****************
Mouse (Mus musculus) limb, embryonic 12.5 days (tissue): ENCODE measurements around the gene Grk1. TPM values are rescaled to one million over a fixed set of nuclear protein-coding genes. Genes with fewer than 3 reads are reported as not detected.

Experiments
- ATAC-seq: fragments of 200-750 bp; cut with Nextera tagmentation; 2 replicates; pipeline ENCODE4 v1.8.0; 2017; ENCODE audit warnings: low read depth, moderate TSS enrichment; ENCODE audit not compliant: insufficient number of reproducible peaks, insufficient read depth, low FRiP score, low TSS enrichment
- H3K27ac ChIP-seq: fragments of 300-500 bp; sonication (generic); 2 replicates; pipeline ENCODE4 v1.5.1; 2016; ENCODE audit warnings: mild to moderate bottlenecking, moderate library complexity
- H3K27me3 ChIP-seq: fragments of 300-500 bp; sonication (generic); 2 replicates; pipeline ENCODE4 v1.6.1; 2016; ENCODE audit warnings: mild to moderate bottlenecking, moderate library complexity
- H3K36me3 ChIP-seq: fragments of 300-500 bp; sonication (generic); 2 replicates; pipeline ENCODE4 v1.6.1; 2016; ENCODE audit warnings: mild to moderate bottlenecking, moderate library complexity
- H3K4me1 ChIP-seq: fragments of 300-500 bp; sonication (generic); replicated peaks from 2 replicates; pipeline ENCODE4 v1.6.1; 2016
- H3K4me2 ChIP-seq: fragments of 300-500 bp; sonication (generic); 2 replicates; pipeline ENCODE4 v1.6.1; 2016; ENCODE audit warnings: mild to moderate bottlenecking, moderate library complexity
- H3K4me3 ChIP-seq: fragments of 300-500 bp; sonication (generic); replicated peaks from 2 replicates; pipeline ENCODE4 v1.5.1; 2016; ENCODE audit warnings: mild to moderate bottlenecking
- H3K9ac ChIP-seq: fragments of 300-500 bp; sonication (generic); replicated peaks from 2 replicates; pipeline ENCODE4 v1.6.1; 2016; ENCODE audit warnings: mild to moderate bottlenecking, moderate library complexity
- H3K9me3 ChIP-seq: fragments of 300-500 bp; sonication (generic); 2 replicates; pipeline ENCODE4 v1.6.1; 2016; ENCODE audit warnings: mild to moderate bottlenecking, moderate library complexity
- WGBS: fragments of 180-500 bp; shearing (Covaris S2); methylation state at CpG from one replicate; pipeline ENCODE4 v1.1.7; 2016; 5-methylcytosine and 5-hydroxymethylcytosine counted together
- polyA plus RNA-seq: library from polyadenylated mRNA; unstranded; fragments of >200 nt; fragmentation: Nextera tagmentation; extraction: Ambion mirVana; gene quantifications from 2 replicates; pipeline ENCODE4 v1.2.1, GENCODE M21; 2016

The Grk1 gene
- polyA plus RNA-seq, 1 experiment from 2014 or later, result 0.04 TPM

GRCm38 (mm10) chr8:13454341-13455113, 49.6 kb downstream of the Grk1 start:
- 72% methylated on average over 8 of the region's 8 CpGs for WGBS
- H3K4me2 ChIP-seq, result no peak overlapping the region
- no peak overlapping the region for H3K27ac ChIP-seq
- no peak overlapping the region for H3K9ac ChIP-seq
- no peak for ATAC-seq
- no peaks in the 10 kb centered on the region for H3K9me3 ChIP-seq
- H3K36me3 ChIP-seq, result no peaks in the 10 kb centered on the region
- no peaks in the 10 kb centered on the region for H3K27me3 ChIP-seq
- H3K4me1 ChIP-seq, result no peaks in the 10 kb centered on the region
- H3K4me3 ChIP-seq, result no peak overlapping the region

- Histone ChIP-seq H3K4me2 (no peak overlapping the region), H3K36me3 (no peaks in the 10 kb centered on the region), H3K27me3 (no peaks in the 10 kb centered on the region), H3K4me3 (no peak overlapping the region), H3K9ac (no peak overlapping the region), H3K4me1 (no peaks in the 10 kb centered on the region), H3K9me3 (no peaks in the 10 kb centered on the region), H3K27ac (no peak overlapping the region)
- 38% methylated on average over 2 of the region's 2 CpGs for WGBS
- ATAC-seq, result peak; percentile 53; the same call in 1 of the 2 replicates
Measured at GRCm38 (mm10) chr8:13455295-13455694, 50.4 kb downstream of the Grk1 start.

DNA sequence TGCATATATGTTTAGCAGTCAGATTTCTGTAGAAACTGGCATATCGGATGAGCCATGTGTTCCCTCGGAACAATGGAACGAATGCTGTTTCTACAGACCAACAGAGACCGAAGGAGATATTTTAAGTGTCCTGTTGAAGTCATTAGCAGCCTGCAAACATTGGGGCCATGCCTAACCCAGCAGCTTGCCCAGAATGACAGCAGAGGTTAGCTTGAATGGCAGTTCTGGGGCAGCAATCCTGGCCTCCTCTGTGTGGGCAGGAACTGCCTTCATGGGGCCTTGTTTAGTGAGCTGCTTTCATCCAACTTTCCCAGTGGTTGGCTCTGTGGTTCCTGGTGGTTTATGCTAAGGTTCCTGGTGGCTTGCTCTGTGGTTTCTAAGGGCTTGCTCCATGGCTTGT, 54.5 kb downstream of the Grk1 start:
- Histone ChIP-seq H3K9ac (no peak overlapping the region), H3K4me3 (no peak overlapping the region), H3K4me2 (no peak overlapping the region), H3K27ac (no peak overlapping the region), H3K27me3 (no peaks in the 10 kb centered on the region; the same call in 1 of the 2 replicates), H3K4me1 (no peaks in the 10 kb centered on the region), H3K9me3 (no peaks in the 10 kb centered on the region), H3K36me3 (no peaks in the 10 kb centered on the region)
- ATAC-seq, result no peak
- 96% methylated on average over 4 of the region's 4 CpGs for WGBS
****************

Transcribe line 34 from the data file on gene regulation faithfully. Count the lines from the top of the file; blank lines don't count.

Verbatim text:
- 96% methylated on average over 4 of the region's 4 CpGs for WGBS